The Kolb learning style paradigms built upon original learning style research and created models that are widely utilized in academic and instructional circles. David Kolb published what is known as the Experimental Learning Theory (ELT) in 1984 which includes a four-stage cycle of learning. Focused on internal cognitive processes, the theory suggests that learning takes the acquisition of abstract concepts which are applied flexibly based on situation. However, the beginning of development of new concepts is facilitated by new experiences. Therefore, effective learning occurs when an individual progress through all four stages of the cycle, experience, reflection, conceptualization, and testing in future situations, which leads to new experiences in turn. In addition to the cycle, Kolb introduced his own take on learning styles which were positioned on a processing-perception continuum. He argued that variables on a single axis cannot be performed at the same time. Therefore, each style is a combination of two preferred styles which combines a perception and processing action (Sudria, Redhana, Kirna, & Aini, 2018. The cycle and continuum can be in the figure below.
Applying Learning Styles
The application of the above theories is undoubtedly the most challenging concept of this course and learning style education. All students are inherently unique, with each classroom having a different range of learning styles which are diverse and overlap. With each student having a different preferred learning style, it may seem difficult to be an effective educator in class lectures. However, by incorporating various methods and modalities into the teaching process, it is possible to reach the majority of students in most contexts.
In the context of theories discussed above, it is important to note that similarly to students having individual styles of learning, educators and institutions commonly have their own teaching styles that would make instruction more effective. For example, elementary school teachers may be more socially oriented to observe for behavior, while secondary school teachers are focused on methodology and independent decision-making. Teachers may fall into a fallacy of misdirecting assumptions since teaching goes beyond telling and learning, it is a much deeper concept. A mismatch may occur between students and teachers due to difficulty of recognizing characteristics of learning and teaching styles. Furthermore, even if a teacher is highly knowledgeable, without an understanding of learning styles in practice, the result will be poor (Yassin & Almasri, 2015). Similar to their students, instructors rely on methods (and learning styles) that makes them comfortable in a teaching situation, believing students will imitate the teacher, and thus learn to comprehend. Teachers commonly teach the way that they were taught, believing it is the best way. However, recognizing how students learn, customizing teaching styles to the learning styles can gain much more response and stimulate performance results.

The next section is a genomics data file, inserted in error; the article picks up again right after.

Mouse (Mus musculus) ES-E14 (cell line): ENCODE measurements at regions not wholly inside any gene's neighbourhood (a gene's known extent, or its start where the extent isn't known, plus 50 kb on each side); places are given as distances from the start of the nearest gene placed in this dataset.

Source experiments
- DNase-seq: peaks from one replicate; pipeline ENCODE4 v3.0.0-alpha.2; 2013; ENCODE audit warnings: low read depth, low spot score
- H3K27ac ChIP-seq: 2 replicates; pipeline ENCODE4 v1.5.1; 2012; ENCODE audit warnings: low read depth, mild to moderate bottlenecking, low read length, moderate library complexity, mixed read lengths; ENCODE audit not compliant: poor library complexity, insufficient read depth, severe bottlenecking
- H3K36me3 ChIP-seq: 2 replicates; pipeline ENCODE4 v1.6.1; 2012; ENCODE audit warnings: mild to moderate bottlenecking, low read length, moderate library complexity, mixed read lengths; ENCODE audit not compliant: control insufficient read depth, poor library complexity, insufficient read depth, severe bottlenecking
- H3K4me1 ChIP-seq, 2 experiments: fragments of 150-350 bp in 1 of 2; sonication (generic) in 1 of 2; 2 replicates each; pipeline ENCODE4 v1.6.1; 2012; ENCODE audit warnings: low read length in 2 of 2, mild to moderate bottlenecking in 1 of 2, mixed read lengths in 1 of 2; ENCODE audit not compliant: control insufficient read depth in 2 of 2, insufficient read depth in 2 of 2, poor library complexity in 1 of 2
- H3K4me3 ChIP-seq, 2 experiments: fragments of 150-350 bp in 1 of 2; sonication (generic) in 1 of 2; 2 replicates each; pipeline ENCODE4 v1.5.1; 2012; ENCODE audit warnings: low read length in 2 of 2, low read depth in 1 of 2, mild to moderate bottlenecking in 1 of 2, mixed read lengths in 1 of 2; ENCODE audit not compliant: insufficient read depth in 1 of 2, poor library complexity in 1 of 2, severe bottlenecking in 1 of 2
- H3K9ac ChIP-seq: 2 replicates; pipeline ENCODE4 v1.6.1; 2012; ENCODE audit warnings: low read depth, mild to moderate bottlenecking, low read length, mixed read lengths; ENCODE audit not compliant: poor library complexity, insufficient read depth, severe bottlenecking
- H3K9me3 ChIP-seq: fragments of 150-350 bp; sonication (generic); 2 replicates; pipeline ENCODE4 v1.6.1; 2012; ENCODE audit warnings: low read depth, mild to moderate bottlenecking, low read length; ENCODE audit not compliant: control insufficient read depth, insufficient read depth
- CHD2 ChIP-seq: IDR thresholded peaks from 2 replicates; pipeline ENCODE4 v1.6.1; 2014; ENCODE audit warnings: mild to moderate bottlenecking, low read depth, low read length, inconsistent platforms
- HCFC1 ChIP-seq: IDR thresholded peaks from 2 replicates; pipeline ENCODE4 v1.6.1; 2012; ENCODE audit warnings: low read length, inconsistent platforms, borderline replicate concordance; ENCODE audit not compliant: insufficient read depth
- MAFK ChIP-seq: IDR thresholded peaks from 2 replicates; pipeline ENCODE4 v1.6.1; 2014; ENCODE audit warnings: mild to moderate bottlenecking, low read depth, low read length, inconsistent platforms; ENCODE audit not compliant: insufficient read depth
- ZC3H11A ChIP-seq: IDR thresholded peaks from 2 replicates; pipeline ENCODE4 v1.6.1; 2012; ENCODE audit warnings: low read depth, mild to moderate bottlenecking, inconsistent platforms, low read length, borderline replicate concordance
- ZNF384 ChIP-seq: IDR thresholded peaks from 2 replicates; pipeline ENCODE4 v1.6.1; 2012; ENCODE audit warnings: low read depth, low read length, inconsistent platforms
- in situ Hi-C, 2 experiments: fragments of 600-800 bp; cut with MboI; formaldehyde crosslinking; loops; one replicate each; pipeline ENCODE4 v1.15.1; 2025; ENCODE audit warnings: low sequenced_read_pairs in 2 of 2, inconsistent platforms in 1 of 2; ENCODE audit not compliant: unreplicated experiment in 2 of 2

For example, teachers in a school district began teaching to individual learning styles. Teachers used approaches and resources that complemented unique learning styles. Lesson plans were created and provided to students in advance which motivated them to familiarize with the instructional objective and how they can achieve it. It is a backward design of education that provides openness and information about the class which also helped teachers to match their teaching styles to the students and provide a scope that allowed students and parents to prepare for the lesson and its mastery. Taking on the approach that emphasizes that everyone in the classroom is both a learner and a teacher at the same time, provides an opportunity for educators to step back and facilitate the learning processes (Yassin & Almasri, 2015).